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Tsushima wellhead construction begins - International Highway Foundation Newsletter June issue

◆Tsushima Aren Shaft entrance construction finally begins




Work on the entrance to the Aren Shaft on the west coast of Tsushima has finally begun, and detailed surveys to establish the entrance were carried out for three days from May 4th to May 6th. A 200m long boring survey had already been carried out, and the small hole had become a landmark, but construction began when the excavator ``Backfour'' dug the small hole with a loud roar.


A tunnel entrance with a diameter of 6 m will be installed here, and the tunnel will move forward at an angle of 1 m after going 4 m. A few hundred meters away, we reach the Arian coast and the Korean Strait, and 60 km away is Geoje Island, South Korea, towards which we will head west along the ocean floor. Based on the survey results, the aim is to install the tunnel entrance by the end of July. Construction methods such as box culverts or liner plates will be considered, and full-scale construction will begin in June.


Two years ago, a road was constructed for construction vehicles to reach the site, and the site was cleared for use as an office, warehouse, material storage area, and equipment installation site. After that, a groundbreaking ceremony will be held by related parties, followed by construction. This time, the pit entrance will be located at the red and white landmark "Chobari" that you can see in the photo.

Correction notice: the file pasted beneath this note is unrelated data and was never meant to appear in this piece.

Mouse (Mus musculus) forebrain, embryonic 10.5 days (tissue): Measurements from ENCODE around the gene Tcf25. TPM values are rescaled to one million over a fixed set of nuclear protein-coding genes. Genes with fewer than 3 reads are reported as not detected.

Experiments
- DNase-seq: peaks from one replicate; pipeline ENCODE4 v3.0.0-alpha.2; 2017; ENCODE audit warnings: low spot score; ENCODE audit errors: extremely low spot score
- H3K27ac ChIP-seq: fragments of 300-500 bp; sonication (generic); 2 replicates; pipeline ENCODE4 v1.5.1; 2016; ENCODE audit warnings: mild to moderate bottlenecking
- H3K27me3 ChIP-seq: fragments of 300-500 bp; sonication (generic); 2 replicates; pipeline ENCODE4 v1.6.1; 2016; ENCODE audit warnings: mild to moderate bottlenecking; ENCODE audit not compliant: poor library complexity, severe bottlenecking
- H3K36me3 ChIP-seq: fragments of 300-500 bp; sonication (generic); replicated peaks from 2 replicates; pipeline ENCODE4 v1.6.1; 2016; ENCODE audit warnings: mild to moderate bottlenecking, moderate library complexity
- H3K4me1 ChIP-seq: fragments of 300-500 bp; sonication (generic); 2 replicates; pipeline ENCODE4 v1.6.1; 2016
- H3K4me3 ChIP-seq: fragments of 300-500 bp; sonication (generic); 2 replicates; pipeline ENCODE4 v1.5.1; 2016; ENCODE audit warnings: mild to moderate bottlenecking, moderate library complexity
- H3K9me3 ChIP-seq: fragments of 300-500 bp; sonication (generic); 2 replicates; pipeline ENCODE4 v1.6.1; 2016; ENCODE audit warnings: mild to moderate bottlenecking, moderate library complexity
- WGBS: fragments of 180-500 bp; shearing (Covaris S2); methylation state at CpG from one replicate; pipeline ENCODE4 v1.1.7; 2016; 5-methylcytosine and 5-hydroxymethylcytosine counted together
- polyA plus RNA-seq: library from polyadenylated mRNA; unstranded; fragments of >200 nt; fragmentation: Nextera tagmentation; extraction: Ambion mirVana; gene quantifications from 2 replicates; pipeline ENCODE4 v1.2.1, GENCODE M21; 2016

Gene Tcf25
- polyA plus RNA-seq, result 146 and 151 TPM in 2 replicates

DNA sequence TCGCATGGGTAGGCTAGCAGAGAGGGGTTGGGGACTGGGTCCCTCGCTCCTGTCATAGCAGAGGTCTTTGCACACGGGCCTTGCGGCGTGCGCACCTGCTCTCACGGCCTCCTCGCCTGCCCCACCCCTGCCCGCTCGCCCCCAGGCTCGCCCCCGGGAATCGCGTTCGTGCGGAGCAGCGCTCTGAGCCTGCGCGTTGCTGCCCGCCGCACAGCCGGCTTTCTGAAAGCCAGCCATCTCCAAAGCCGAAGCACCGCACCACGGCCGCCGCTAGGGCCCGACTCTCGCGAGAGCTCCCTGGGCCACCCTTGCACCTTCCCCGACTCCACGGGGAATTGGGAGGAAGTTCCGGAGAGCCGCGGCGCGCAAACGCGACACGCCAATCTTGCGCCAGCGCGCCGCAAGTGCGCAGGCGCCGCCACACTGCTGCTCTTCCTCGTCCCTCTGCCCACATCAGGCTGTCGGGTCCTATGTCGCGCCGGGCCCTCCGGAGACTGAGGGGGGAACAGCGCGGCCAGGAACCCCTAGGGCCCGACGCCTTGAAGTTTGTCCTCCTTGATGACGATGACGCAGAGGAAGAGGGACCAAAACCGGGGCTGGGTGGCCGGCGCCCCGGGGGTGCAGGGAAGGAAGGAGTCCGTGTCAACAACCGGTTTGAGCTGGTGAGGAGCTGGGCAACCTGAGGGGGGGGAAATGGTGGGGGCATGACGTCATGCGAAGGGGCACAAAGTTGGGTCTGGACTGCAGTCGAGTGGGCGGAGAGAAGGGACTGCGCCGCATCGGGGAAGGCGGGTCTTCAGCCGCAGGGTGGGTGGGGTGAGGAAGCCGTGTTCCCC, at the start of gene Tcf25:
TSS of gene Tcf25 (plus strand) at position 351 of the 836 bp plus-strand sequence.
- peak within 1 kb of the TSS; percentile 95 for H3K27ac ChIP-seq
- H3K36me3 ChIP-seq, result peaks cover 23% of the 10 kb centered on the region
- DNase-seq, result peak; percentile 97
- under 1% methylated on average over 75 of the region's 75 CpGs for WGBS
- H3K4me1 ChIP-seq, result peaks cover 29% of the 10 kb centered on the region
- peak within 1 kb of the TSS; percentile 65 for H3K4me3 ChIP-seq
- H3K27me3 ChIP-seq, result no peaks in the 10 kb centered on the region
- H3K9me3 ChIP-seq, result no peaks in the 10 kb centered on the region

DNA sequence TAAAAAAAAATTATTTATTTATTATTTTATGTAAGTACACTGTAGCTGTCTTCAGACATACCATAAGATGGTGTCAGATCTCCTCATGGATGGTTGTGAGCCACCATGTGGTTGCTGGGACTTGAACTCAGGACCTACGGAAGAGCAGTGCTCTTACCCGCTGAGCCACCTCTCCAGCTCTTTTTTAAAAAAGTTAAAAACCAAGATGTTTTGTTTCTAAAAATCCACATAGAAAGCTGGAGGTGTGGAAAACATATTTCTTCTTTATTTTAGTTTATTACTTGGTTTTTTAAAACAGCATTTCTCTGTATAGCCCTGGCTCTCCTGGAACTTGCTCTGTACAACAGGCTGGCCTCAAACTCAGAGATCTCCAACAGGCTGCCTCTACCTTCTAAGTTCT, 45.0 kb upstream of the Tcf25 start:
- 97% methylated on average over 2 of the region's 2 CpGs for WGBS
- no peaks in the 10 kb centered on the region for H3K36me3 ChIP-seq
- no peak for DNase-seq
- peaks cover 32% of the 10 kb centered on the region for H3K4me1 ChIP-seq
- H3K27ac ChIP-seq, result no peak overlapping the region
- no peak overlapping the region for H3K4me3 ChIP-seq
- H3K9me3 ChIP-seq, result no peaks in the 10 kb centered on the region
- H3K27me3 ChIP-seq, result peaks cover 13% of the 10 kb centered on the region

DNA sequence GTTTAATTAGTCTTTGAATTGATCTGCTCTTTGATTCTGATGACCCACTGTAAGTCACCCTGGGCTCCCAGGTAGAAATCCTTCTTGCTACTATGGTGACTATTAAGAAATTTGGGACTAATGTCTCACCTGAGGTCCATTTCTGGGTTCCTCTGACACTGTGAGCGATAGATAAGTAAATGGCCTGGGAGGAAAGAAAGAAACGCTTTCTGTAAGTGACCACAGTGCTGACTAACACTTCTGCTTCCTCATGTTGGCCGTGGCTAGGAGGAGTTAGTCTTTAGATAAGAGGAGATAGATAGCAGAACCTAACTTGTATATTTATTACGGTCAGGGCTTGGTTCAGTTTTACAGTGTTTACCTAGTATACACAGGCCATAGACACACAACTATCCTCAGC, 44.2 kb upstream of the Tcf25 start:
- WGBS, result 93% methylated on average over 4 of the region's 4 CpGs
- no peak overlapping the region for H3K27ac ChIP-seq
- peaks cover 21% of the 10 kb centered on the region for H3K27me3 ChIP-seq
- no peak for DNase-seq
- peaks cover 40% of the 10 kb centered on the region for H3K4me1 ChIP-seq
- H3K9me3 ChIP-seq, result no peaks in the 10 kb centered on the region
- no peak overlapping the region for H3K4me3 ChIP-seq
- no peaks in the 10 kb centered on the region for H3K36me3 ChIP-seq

Tsushima has the same geology as the Korean Peninsula, and is a rocky island. There was little arable land suitable for growing rice, and ``Gishi Wajinden'' states, ``The land was steep, with many deep forests, and the roads were like the paths of birds and deer.There were over 1,000 households. ``Then they will board ships and spread the word north and south.''




Tsushima is a magnificent island that exists peacefully in the middle of the strong winds and rough waves of the Genkai Sea, and has connected Japan and Korea since ancient times. Even in modern times, the natural environment remains unchanged, and even airports have to be built on top of mountains. The geological formations are hard and the area is characterized by the absence of earthquakes. As construction progresses, modern civil engineering construction technology will uncover the geology of Tsushima.



International Highway Foundation Newsletter June 2014 issue (PDF viewing/download)

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